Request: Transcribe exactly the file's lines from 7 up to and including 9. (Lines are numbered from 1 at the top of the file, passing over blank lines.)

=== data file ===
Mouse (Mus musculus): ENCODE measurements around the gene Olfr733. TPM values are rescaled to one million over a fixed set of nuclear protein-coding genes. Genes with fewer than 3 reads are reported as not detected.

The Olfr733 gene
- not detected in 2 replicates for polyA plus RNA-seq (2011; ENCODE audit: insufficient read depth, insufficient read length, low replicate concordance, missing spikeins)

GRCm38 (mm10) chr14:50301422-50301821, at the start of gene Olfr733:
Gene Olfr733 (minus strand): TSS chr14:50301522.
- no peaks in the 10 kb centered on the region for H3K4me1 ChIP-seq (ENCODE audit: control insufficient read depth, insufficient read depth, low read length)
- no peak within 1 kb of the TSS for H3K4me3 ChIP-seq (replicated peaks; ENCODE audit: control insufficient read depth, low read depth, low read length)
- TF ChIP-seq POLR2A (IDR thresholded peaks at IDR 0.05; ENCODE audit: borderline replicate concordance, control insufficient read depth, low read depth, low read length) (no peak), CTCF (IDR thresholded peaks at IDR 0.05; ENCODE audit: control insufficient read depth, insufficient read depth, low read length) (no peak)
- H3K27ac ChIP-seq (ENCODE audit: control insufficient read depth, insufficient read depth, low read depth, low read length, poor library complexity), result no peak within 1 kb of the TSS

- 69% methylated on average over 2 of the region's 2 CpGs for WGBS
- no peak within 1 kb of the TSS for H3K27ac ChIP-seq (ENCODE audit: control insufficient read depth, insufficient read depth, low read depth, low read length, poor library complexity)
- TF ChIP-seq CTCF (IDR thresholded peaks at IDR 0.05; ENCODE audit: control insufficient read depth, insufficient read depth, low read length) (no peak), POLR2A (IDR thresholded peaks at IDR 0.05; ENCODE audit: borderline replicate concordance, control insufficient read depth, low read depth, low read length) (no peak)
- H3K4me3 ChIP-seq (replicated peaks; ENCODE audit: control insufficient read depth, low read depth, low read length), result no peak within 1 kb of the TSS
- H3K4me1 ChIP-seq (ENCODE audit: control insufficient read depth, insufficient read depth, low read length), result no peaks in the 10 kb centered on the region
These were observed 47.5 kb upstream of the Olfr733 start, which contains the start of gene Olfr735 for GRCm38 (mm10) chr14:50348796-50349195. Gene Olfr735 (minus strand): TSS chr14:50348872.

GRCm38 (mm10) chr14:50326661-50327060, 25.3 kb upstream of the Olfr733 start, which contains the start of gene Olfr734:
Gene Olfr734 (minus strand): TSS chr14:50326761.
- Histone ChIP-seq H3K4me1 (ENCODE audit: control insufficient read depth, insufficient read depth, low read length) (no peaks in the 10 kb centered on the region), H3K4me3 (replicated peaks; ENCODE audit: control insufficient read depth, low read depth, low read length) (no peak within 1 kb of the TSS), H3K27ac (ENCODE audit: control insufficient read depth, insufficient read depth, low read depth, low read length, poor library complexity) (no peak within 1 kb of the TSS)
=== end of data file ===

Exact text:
- no peak within 1 kb of the TSS for H3K4me3 ChIP-seq (replicated peaks; ENCODE audit: control insufficient read depth, low read depth, low read length)
- TF ChIP-seq POLR2A (IDR thresholded peaks at IDR 0.05; ENCODE audit: borderline replicate concordance, control insufficient read depth, low read depth, low read length) (no peak), CTCF (IDR thresholded peaks at IDR 0.05; ENCODE audit: control insufficient read depth, insufficient read depth, low read length) (no peak)
- H3K27ac ChIP-seq (ENCODE audit: control insufficient read depth, insufficient read depth, low read depth, low read length, poor library complexity), result no peak within 1 kb of the TSS